So,find a type(s)of weld that you'll find useful(vs "practicing"hypothetically).Say,a T-weld,to make a 3-part symmetry for a stand.Or a scarf-weld,to join round-stock together for an organic,tree-like branch juncture.
Think through the scarfing req.s for a given choice of weld.Then,if it doesn't work,we'll know why,possibly!

I know you guys don't like flux.Use it just to make sure where you are ATMOSPHERE wise.Once you know that it's ok,it don't matter,dry welding will do.
You're lucky to have a side-blast,it's superior atm.-wise in particular.Coke is great,too,but green coal is actually a little easier-gives you longer,because as it's coking it's using up lots of Oxygen.

That's all that i can think of for the moment,but i'm SURE that you'll get it happening,with my help or without!!!!

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jake :) thankyou veery much for taking the time to write all those clear instructions out! firstly no i certainly dont hand hammer 1 inch by hand habitually :) its just what i had - i have a power hammer and i draw it down on that, but i had a small pile of it and the rest of what i had was much smaller round section that i would normally use with hand hammer. i just tried for the sake of it to see if it was easier.
i always try the same type of weld which is i make the scarf shape (might not be getting that quite right but i have read so many times that i know what it is Meant to be) and then bend over in a loop and try to weld back onto itself. this is what i tried with the inch square, but it was not doing anything - i nearly burned my face off looking and waiting too! actually at the last minute one of my dogs started fussing about by my anvil when i thouhght he was outside and he is a puppy and i had to stop imediatly. which didnt help my progress, and after such a long hot wait for correct heat i felt v p*****d off and went out in the yard to be cross for a bit!

i am ridiculously excited about your pinchweld method! you clever man - what a genius cheat - i cant wait to try, have never heard that before, but i can almost visualise that working!!! i most definaely will try that next time im in the workshop. summer holidays loom in about a week so i will be in there alot less as befits mother of three youngsters... till sept when they go back. must remain positive about that situation for everybodies sake:)

also am ex. comforted that you take ALL kinds of heat for a weld - you know when something is not working and you build up a big magical wizard of oz aura around the thing - and then its almost like your makig it go wrong with your fretting. well i can feel this happening with the forge welding - comments like that help me along :) i want to use the welding for leaves and branch like shapes, i just think also that it is the most coolest thing ever !

thanks very much jake!

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Excellent,Beth,we'll have you welding in no time at all.It's an ideal joint for organics,as the branches/antlers split-up in not quite a 2 to 1 ratio,so the splitting is insufficient.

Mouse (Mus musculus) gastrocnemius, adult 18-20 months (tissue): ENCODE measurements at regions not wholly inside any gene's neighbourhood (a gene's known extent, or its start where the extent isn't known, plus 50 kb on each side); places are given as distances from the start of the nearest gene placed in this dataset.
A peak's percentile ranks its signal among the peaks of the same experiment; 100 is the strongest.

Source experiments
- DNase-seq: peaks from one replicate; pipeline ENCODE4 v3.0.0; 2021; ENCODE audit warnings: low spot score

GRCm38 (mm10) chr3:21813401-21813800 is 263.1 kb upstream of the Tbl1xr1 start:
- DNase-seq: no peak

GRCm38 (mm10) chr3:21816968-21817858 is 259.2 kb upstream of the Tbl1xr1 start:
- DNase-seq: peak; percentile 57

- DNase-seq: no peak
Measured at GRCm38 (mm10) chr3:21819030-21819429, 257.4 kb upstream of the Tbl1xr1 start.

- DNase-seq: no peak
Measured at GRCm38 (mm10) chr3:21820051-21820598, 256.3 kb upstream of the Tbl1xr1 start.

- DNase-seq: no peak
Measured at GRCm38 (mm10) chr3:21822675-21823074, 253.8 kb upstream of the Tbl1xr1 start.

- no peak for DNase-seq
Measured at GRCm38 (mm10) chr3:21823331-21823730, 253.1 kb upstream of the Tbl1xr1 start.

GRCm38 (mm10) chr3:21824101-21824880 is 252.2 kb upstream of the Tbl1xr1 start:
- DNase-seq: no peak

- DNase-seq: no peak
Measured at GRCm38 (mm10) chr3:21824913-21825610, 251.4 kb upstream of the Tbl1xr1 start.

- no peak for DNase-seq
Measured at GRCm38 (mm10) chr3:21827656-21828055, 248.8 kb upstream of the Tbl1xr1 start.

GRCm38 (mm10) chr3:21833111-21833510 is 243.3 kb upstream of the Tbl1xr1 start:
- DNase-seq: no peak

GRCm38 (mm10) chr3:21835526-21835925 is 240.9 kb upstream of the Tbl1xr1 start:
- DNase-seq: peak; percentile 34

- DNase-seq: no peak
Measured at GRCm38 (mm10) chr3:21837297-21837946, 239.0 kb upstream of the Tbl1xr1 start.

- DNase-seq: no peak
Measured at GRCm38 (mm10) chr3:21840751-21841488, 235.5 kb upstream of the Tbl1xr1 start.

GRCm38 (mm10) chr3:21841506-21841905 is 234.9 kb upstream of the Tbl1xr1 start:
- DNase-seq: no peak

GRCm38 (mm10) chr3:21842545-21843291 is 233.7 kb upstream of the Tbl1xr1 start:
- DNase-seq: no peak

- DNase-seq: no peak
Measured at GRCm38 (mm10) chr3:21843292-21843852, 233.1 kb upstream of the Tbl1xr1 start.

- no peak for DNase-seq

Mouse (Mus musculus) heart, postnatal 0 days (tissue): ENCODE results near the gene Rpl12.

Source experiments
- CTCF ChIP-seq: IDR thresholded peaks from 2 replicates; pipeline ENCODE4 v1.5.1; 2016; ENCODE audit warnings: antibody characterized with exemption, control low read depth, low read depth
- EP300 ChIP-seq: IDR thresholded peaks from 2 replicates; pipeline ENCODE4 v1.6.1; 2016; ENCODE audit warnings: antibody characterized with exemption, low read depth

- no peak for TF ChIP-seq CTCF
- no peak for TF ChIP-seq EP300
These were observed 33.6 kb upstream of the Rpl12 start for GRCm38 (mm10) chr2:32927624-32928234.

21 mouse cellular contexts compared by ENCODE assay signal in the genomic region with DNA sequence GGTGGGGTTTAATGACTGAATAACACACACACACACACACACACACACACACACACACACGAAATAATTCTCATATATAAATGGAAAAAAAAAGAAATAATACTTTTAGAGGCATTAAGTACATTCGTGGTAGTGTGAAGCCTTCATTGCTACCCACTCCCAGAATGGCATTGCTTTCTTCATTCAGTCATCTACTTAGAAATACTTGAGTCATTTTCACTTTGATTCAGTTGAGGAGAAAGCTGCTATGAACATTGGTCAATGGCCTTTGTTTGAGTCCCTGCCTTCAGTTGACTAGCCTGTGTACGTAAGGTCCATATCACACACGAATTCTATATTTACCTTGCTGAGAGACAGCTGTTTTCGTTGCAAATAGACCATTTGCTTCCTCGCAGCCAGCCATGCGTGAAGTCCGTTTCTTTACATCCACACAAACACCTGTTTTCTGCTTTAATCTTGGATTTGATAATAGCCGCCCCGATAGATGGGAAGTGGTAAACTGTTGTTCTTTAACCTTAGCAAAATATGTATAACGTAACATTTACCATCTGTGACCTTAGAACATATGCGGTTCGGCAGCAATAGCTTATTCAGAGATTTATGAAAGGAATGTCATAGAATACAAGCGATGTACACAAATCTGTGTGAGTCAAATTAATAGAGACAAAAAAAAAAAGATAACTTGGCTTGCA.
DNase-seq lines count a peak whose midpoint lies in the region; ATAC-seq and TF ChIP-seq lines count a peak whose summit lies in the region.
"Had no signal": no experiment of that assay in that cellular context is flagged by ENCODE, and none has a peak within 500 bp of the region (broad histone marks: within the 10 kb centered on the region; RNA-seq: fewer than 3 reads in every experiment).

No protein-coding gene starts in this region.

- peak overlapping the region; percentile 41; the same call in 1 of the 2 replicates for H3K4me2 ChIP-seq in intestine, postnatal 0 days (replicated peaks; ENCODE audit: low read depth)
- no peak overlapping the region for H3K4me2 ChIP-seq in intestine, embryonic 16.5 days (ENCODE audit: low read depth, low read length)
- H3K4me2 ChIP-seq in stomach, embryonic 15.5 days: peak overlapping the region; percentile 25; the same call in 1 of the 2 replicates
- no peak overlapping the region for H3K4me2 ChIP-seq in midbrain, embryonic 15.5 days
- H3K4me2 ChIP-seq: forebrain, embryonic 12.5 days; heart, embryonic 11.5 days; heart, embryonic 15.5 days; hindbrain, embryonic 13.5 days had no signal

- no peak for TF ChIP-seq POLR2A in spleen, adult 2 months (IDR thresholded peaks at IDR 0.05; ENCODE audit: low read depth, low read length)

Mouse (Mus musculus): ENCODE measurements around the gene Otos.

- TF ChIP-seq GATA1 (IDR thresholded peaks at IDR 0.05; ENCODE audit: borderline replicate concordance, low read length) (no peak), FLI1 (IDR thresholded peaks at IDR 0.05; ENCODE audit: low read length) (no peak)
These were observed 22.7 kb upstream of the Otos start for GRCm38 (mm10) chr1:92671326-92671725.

Absolutely no thanks necessary,it'll be all that i could ever do to even try to repay the generosity of people that spoke/wrote about it to educate us all...

Here's a couple more funky(this time) thoughts:

Don't listen to knifemakers and others of an anal-retentive bent(i don't mean to offend :) ):The welds don't require grinding.It DOES help,BUT:If you cannot deal with constant scaling,preventing and anticipating it THROUGHOUT the continued process,then you're very likely not fluent enough with the forging,not intimate enough with the entirety of the process.The danger here is to become mechanistic,and for organic forging in particular it's quite detrimental.It sounds categorical and can be argued,but this is a thought expressed poetically,if you will :)

For round to round weld in some cases you can faggot the parts by wiring,try to avoid the dropped-tongs ninja crap,it's cool and all in a vanity dept.,but is best left for when you'll be more comfortable with the whole welding biz(sooner than you'd think :) )

When the scarfs are ready,use your cut-off hardy to cerrate their corresponding faces,chew the hell out of them:The sharp points of cerrations will grab quicker(another dirty move :) ),see,you Brits are just too honorable for your own good,you need to learn to cheat more! :P )

That 1" sq that you have is a treasure.One thing that can be made out of it is a pair of DOUBLE-BITTED tongs.They used similar devices to,for an example,hold a plowshare and the steel bit for welding.It's like a siameese-twins of a tong,they share one rein,and hold two different pieces.Now,that's cheating in style!

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jake your a class act - and you do make me laugh! i relate to everything you said there - and you really are very amusing :) i am very keen to try your low down cheatin ways - you speak an awful lot of sense:)